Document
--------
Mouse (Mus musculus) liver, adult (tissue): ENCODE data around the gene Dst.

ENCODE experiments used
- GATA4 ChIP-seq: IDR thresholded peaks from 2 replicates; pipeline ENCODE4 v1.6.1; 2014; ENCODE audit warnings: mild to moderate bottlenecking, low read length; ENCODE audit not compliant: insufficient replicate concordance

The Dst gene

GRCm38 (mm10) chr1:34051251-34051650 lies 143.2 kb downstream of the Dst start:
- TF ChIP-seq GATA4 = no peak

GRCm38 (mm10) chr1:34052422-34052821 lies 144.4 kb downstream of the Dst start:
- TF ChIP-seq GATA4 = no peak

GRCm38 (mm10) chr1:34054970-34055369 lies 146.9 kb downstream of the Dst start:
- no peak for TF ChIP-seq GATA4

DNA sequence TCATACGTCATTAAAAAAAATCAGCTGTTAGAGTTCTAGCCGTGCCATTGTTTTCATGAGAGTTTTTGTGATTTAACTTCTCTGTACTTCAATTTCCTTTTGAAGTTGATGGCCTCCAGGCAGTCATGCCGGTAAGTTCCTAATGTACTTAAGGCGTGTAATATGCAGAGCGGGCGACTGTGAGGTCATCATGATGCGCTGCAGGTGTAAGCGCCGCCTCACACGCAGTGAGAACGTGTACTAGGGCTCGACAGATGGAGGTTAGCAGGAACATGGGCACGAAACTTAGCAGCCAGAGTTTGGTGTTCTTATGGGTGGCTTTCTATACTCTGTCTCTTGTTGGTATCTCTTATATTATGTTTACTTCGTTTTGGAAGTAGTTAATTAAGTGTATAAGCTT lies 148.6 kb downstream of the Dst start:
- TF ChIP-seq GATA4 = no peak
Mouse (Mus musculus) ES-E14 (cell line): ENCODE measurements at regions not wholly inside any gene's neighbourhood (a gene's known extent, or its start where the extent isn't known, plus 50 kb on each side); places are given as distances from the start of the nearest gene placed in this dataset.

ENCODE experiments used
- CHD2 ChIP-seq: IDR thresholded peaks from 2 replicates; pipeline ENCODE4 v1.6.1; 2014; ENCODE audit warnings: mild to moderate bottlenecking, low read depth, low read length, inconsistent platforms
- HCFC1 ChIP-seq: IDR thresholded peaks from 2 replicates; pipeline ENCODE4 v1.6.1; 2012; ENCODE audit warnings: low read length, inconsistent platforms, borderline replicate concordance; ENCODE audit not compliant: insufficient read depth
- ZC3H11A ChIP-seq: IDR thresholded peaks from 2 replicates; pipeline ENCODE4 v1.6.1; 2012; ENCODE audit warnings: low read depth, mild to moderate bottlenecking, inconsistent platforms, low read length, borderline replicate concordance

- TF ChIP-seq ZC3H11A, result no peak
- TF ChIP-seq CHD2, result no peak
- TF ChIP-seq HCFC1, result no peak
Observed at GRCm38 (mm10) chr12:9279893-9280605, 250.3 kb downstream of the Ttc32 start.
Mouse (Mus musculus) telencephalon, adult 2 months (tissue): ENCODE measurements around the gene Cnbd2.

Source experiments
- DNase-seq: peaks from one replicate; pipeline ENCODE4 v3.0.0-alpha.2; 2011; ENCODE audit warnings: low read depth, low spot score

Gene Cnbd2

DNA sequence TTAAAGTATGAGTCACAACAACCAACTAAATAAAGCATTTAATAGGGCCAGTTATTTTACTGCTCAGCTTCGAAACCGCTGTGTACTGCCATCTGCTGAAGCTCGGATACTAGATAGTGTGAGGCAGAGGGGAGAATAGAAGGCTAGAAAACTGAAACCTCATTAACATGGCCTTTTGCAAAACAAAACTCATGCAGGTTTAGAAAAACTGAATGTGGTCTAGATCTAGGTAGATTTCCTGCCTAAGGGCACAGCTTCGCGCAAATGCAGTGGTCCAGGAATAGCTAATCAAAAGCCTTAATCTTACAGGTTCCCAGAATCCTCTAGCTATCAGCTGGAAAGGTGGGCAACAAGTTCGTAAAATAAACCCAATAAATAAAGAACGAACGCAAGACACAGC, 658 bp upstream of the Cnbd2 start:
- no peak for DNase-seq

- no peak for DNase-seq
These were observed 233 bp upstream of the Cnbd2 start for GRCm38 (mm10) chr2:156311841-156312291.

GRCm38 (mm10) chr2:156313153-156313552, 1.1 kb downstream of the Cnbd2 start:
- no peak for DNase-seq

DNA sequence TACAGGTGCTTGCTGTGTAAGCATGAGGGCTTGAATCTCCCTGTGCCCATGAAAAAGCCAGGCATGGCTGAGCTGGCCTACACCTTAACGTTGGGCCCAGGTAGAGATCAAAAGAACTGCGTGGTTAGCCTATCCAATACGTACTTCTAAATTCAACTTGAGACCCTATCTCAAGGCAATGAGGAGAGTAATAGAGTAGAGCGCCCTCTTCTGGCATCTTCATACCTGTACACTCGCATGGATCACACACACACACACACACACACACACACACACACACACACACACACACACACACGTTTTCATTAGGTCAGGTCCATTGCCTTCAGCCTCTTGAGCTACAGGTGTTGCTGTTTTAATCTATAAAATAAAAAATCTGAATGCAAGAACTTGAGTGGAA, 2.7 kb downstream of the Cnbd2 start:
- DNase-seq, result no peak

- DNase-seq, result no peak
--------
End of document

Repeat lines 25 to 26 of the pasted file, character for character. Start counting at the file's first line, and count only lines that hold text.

Gene Cnbd2

DNA sequence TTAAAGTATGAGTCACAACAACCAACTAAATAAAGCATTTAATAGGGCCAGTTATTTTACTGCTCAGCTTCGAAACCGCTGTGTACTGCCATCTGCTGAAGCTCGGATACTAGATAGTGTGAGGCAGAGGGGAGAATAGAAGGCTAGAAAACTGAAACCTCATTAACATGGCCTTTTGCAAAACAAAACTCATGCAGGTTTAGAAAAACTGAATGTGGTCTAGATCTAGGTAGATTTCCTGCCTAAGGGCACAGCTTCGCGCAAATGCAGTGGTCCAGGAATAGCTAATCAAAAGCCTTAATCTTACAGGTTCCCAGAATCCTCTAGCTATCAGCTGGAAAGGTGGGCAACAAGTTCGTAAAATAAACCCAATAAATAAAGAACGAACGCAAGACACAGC, 658 bp upstream of the Cnbd2 start: